What is antimatter? Properties and Creation

Antimatter has created a vast area of study for particle physicists. It was one of the most exciting discoveries in physics of the XXth century. Even if many people think that this type of matter belongs to science-fiction, antimatter is produced on Earth every day. However, to understand what is antimatter, we first have to understand what is matter.

Composition of matter

The atoms that exist in our universe are formed by a variety of particles (electrons, quarks up and quarks down). Grouping themselves in different ways and quantities, these fundamental particles (that to say, they can’t be divided into more particles) are the ones that form the different chemical elements.

For example, hydrogen, the simplest element in the universe, is formed by a proton (formed by two quarks up and one quark down) and an electron around it. However, helium is formed by two protons, two neutrons (formed by two quarks down and one quark up) and two electrons orbiting them.

What is antimatter?

If the matter is formed by particles, antimatter is formed by antiparticles. As we will see later on, these antiparticles were predicted by the British physicist Paul Dirac, and have the characteristic of having an opposite electric charge to the “normal” particles.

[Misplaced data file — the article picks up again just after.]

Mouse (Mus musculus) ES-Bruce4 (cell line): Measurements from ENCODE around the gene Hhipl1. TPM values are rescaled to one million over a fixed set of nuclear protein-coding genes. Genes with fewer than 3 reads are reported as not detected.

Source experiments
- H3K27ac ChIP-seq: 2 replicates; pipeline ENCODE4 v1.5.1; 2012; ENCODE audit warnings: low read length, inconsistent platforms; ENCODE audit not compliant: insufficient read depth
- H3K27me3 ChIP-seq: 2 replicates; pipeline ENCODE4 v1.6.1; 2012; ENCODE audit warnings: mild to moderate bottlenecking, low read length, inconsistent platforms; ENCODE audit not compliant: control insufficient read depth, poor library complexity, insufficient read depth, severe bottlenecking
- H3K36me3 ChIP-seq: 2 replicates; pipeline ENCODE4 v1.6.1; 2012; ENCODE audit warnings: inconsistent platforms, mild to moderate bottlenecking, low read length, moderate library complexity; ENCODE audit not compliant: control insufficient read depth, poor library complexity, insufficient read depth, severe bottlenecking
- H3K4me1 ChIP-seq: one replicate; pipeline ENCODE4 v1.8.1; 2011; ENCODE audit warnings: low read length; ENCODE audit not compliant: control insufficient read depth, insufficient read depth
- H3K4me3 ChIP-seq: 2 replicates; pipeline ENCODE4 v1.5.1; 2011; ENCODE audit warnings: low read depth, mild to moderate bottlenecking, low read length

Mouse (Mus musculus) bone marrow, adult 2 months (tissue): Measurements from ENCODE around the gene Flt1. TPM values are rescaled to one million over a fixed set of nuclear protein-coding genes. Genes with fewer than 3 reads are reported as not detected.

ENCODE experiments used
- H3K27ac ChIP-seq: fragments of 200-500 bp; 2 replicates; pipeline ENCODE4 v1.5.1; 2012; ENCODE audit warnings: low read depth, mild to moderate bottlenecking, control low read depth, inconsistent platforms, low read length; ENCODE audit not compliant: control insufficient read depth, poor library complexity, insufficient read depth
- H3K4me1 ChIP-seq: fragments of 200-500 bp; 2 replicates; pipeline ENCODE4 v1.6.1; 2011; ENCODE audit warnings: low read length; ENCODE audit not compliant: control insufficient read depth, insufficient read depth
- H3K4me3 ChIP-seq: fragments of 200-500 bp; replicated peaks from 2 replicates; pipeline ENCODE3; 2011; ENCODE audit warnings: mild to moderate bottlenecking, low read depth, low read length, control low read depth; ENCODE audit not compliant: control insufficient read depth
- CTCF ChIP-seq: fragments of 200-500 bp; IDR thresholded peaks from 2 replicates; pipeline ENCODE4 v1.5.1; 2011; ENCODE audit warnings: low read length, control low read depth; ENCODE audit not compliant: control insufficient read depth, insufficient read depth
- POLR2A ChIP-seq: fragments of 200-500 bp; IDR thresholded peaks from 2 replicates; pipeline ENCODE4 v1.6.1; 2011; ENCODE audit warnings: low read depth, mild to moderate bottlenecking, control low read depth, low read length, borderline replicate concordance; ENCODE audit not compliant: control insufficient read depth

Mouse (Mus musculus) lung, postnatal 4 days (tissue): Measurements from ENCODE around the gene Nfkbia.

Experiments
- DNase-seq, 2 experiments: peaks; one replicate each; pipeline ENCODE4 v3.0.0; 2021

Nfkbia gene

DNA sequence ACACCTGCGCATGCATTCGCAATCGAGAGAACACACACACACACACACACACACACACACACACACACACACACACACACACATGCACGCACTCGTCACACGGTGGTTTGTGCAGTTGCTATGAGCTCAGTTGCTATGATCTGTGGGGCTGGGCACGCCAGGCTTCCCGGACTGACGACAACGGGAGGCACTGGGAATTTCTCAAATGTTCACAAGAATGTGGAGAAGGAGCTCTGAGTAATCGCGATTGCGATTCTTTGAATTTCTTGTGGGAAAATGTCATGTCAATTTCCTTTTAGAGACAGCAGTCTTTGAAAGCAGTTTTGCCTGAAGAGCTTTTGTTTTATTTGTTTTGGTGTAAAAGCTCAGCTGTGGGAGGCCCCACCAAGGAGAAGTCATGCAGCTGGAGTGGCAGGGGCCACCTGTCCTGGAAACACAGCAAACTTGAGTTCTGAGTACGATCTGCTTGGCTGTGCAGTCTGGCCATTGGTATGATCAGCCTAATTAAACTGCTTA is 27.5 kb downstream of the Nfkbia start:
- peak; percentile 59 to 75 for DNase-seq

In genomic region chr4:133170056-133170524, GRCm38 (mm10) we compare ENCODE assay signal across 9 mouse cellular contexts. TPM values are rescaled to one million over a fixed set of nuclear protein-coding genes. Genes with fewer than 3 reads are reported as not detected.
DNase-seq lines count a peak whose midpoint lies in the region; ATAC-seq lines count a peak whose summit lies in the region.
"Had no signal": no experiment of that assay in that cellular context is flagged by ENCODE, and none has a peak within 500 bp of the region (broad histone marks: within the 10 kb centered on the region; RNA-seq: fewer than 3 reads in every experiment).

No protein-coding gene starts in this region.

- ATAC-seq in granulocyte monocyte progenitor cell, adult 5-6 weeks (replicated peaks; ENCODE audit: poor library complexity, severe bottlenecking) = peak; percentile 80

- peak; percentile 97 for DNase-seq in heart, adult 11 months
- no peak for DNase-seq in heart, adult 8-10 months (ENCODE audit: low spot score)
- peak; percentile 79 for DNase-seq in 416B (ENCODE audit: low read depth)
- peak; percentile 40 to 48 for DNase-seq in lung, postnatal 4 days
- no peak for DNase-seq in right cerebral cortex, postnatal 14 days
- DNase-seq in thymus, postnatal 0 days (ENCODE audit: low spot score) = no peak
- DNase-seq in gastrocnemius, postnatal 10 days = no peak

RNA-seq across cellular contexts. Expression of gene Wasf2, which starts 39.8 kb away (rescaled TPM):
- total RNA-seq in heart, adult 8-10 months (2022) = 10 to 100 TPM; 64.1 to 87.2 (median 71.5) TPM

Every particle of matter (such as the electron) has an associated antiparticle. In the case of the electron, which has a negative charge, its antiparticle is called positron (which has a positive electric charge). Moreover, when an antiparticle makes contact with a particle, they annihilate each other, converting 100% of their mass into pure energy.

It is for this reason that antimatter is not very abundant in our universe, as, in an instant, antimatter particles collide with matter and it disappears, leaving in the process pure energy.

Where is antimatter created?

As I previously said, antimatter is produced on Earth and in many other places of the universe every day. For example, a banana produced a positron every 75 minutes, there is evidence that positrons are also produced in electric storms, and antiparticles are also created when cosmic rays impact the Earth’s atmosphere.

As we can see, antimatter can be formed in a natural way. However, thanks to the technological advances of the last years, physicists have been capable of producing antiparticles, and even anti-atoms.

The Large Hadron Collider (LHC) has produced antiparticles at near-light speeds. In addition, anti-hydrogen atoms have also been produced (a positron orbiting an antiproton). The most complex antimatter element that has been created was the anti-helium.

This enormous difficulty to produce antimatter makes its price to be very elevated: with the current production techniques, a milligram of antimatter would cost about 61.2 billion dollars.

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